CNBC reports that a large deposit of rare earth metals, enough to supply current world demand for nearly 1,000 years, was discovered off the coast of Japan.
Presently, almost all of the world’s rare earth metal consumption is supplied by China. This effective monopoly on rare-earths have caused some to wring their hands in fear of Chinese dominance and calls for protectionists tariffs soon followed. While this seems like a classic national-defense argument for tariffs, and a textbook case for monopoly regulation, the result of Japan indicates why fears of monopolies are overblown.
From the article:
Japan started seeking its own rare-earth metals after China held back shipments in 2010 during a dispute over islands both countries claim, Reuters reported in 2014. As a major electronics manufacturer, Japan needs rare earths for components.
Separately, China held back exports of certain types of rare earths starting 2010, which caused prices to jump by as much as 10 times — further pushing Japan to seek other sources, according to the Journal.
The Chinese government attempted to flex their “market power” on Japanese consumers in order to get some policy change (again, a classic example of protectionist fears). However, simple price theory predicted why the strategy would fail: Demand curves slope downward and (subsequently) supply curves slope upward. When China raised the relative price of rare earth metals for Japan, Japan looked for other sources and indeed discovered this massive deposit.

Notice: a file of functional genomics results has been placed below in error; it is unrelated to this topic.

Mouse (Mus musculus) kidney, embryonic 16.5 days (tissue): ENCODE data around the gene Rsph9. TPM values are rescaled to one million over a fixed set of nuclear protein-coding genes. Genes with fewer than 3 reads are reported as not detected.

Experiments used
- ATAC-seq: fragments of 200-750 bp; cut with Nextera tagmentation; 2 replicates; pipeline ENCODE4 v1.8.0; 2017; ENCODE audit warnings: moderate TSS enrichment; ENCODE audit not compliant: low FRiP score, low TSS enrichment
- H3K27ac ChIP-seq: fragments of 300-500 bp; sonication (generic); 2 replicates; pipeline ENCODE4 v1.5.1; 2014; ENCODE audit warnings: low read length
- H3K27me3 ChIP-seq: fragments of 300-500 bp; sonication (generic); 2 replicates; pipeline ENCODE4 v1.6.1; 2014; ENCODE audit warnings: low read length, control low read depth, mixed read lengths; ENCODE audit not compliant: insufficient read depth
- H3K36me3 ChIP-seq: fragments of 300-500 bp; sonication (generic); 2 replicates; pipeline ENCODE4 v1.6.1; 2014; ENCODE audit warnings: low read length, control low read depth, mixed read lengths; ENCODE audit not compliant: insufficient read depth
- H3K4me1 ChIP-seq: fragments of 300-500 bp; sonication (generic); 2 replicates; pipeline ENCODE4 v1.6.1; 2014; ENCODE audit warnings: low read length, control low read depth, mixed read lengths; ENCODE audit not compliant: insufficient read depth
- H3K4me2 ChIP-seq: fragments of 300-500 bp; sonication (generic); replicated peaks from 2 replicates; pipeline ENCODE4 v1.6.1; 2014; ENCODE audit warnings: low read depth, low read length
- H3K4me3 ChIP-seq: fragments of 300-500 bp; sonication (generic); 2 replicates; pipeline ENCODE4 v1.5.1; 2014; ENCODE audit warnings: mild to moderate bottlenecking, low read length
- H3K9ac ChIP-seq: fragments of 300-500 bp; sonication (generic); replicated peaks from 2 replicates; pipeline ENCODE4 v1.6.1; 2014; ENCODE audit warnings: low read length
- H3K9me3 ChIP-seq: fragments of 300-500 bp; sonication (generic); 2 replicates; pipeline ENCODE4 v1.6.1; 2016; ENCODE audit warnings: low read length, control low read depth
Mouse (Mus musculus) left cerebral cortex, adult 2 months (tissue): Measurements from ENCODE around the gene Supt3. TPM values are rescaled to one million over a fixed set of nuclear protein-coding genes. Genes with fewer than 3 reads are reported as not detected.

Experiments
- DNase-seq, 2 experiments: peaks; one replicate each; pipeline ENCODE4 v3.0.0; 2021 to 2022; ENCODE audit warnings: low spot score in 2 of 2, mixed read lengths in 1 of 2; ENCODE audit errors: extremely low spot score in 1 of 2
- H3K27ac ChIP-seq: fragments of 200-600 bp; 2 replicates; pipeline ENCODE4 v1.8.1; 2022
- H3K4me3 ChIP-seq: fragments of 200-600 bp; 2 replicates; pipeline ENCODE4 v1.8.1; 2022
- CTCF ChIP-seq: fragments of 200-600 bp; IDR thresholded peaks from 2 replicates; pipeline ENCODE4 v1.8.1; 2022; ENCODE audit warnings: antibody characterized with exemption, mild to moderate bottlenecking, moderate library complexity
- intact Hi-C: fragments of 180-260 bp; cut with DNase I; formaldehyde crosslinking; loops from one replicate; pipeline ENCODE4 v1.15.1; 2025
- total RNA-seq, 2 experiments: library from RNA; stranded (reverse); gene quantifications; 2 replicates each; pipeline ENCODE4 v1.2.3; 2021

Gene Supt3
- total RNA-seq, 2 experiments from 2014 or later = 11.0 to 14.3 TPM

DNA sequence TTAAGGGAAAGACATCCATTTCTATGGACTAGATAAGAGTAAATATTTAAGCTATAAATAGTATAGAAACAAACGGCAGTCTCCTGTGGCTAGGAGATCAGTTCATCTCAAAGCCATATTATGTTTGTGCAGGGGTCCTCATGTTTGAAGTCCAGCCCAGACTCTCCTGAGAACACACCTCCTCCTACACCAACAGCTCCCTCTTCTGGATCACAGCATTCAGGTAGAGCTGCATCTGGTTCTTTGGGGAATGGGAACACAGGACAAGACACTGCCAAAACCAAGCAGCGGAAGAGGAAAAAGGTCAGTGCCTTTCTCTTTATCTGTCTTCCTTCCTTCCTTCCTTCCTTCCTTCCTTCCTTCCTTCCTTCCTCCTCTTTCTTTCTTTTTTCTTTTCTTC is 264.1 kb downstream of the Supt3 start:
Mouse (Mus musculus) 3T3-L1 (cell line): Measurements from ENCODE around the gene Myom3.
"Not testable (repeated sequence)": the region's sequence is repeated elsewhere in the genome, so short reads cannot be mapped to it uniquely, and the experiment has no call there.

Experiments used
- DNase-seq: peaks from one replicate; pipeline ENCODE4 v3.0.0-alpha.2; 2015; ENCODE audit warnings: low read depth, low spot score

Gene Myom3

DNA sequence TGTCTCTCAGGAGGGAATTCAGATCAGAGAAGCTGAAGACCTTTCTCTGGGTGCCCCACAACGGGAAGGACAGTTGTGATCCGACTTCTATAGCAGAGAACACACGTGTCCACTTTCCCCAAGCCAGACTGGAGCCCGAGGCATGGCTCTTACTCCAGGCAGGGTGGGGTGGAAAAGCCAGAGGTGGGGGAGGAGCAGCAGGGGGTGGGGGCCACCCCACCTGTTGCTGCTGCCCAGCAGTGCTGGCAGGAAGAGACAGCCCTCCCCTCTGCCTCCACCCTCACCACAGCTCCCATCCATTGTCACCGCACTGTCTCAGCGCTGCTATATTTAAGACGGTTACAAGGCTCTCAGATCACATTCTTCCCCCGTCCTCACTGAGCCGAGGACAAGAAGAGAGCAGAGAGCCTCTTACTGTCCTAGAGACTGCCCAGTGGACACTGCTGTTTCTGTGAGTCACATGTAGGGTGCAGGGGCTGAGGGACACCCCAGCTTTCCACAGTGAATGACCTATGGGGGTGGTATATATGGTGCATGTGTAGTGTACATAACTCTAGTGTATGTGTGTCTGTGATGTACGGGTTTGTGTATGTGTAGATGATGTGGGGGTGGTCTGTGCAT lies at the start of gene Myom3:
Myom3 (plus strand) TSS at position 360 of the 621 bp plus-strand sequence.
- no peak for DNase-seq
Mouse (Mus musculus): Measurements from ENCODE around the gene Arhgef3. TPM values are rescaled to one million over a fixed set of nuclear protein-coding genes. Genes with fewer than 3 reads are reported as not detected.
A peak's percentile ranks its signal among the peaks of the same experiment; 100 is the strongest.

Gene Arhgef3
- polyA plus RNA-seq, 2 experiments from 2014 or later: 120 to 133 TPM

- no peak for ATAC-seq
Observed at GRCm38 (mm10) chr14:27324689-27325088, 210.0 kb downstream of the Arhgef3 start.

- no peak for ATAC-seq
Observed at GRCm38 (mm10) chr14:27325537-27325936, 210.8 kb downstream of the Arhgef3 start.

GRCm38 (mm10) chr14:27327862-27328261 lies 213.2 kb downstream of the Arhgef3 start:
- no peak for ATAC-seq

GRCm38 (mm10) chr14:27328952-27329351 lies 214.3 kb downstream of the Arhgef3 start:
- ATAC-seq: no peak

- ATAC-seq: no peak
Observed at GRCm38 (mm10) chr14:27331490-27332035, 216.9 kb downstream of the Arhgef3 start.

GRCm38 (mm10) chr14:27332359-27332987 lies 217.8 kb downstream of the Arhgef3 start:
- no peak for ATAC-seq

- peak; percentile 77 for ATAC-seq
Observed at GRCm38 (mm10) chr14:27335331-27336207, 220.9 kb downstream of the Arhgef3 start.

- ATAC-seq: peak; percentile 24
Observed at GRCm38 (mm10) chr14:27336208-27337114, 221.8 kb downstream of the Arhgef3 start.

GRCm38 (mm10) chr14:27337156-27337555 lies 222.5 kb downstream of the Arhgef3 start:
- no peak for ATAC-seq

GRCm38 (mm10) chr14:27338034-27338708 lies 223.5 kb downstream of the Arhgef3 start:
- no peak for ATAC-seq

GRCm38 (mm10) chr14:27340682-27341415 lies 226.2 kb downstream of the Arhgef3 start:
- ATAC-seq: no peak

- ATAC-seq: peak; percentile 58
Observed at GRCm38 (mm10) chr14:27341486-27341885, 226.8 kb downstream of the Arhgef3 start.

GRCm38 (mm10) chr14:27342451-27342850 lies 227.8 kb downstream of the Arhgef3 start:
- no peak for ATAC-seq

Currently, the deposit is too expensive to mine profitably given current prices. But, if China were to try and flex their “market power” again, they would quickly find another competitor in Japan (indeed, when China attempted to raise prices on rare earth metals though their role of a monopoly in 2008, it failed miserably as mothballed mines in other countries came back online).
Monopolies are not perpetual things. Relatively high prices induce people to enter the market (note this is true even when there are high barriers to entry). Relatively high prices induce technological innovation (like fracking in oil). If a monopolist seeks to exploit “market power,” then we will find people who respond. The Law of Demand remains in effect.
In short, I do not fear monopolies, even one that dominates like China and rare earths, because competition is a process, not a static state of affairs.